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Face Masks in the Workplace


Employers have a duty under Health and Safety at Work (Northern Ireland) Order 1978 to ensure, so far as is reasonably practicable, the health, safety and welfare at work of all its employees.

Northern Ireland commenced a further lockdown on 26 December 2020 which Ministers confirmed last week will be extended to 5 March 2021 with a review on 18 February 2021. This is against a backdrop of an increase in the rate of infection and new more contagious variants of Covoid-19 being present in the population.

With this further lockdown came a requirement for all employees to work from home if they can and only attend the workplace when they are unable to work from home.  Many of our Member companies will have employees who will not be able to work from home (e/g. manufacturing and food production). When employees are required to attend the workplace the Regulations now state: Employers that require staff to come into the workplace must complete a mandatory risk assessment.

Your business should be reviewing its risk assessment and considering if there are further actions that can be taken to minimise the risk of infection. This has resulted in many businesses introducing a rule that employees wear facemasks in the workplace.

The Regulations do provide that in certain indoor settings facemasks must be worn unless an exemption applies.  These settings include shops, shopping centres, public, private and school transport services, taxis, airplanes, public transport stations and airports, banks and some government offices. The majority of our Members’ workplaces will not fall into these settings.

There is also a list of reasonable excuses excusing persons from wearing a mask in certain circumstances such as:

  • When they need to eat, drink, or take medication
  • When they are asked to remove their face masks by a police officer or someone who may need to check their identity, for example, when buying alcohol, in banks, or in an airport or when boarding an aircraft.


Where does this leave employers who require employees to wear a face mask?

As stated above, there is a legal duty on employers to ensure a safe working environment. If the business believes it is necessary for health and safety purposes to introduce a rule requiring employees to wear a facemask this may well be considered a reasonable management instruction. The purpose of the rule is to protect employees’ health and safety. However, it is important that the rule is kept under review to ensure the business can demonstrate that it remains a reasonable instruction. For example, when infection rates lower, or the public risk is lower, it may no longer be reasonable to maintain this rule.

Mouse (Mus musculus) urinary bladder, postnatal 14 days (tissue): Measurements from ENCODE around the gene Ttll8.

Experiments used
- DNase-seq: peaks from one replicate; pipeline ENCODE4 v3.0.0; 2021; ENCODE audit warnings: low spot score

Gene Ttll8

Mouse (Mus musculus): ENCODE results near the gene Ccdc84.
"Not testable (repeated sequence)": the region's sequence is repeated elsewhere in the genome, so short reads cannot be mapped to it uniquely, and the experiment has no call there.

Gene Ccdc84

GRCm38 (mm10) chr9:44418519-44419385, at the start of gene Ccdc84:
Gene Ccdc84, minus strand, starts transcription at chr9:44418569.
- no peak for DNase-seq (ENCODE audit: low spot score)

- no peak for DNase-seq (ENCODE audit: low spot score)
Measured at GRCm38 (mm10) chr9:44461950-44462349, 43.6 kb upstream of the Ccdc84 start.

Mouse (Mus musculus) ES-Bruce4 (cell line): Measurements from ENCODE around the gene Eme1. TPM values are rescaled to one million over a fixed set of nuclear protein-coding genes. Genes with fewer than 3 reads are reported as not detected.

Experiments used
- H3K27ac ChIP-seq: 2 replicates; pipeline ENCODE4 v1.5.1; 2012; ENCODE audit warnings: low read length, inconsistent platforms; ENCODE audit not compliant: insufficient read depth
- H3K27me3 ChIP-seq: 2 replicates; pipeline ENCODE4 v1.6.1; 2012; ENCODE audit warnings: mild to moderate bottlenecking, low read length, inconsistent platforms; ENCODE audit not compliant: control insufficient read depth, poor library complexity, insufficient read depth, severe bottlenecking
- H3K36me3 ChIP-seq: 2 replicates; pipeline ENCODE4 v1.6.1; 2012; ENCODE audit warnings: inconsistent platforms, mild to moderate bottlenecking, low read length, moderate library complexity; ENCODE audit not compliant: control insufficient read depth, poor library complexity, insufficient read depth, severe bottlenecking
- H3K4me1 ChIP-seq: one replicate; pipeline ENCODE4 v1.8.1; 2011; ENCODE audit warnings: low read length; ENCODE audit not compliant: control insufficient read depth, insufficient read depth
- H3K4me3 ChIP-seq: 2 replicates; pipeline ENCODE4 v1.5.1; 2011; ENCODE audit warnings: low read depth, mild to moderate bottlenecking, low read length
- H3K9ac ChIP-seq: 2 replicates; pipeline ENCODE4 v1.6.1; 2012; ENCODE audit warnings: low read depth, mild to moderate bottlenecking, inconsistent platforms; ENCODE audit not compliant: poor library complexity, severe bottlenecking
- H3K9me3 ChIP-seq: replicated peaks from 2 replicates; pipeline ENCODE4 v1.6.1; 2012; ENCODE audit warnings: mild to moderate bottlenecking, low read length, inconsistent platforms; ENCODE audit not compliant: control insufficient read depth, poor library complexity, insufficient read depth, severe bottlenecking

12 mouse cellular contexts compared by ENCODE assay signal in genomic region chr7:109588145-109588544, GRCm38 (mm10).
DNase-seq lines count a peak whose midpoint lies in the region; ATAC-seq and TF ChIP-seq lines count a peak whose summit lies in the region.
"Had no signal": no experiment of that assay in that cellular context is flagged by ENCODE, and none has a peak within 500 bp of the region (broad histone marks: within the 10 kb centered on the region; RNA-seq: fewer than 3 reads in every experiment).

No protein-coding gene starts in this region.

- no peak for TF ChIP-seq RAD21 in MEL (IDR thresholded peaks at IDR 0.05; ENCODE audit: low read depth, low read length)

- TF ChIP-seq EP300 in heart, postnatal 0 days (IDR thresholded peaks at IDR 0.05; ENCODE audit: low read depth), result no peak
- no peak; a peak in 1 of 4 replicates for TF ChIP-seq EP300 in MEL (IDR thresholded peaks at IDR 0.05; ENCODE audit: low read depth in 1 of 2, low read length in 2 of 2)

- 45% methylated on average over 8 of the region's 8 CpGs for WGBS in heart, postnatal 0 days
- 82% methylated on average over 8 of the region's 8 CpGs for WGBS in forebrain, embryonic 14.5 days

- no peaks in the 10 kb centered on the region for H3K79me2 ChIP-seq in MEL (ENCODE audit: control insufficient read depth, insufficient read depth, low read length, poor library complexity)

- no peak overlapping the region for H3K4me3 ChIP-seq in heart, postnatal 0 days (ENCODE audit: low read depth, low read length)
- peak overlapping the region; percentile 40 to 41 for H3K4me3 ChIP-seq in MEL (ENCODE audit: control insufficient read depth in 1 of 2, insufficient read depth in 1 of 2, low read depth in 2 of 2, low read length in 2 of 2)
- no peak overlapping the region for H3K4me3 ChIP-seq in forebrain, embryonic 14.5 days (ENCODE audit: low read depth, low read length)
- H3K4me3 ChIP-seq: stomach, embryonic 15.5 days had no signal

If an employee refuses to wear a facemask without good reason you should contact the Legal Team to discuss the situation and the options before taking any steps. The business will need to consider the reasonableness of taking any disciplinary action and/or withholding wages.

Medical conditions and adjustments

If an employee refuses to wear a face mask because of a medical condition the business should consider obtaining medical evidence to understand if the condition affects the employee’s ability to wear a mask. If the medical evidence supports that it does, then the business will need to consider if a reasonable adjustment can be made to the rule permitting the employee not to wear a mask.

In workplaces where it is more difficult to maintain social distancing and/or where large groups of employees work together, a further risk assessment should be conducted on the impact of the person not wearing a mask.  In these work environments it may be difficult to allow the employee to continue to work in that area without a facemask as the risk may be assessed as too high.

Other relevant factors may include: if the business has had a number of positive cases; and/or has many employees self-isolating.  These may mean the risk in allowing the employee not to wear a mask is too high.

As you will be aware, an individual is required to self-isolate if they test positive or are identified as a close contact of a person who has tested positive. The definition of a close contact includes:

  • been within one metre for one minute or longer without face-to-face contact
  • been within 2 metres of someone for more than 15 minutes (either as a one-off contact, or added up together over one day)

If you assess the risk in allowing the employee not to wear a mask as too high, then you must consider what other adjustments could be made and implement any that are reasonable.

Care needs to be taken to avoid potential reasonable adjustment claims as it is likely that many of those who are medically exempt could be covered under disability legislation. Any such claim is likely to fall under the heading of a failure to make a reasonable adjustment.

The business will need to consider the employee’s role, the area that they work, and what level of interaction they may have with other employees.

Adjustments could include:

  • Wearing a visor (although some research suggests that these do not offer adequate protection)
  • Minimising social contact in the workplace
  • Moving the employee to an area where they can work alone or with minimal contact with others
  • Working from home

However, in any specific case we recommend you contact us for specific advice tailored to your individual circumstances.

Guidance on self-isolating can be found here

Guidance on wearing face coverings can be found here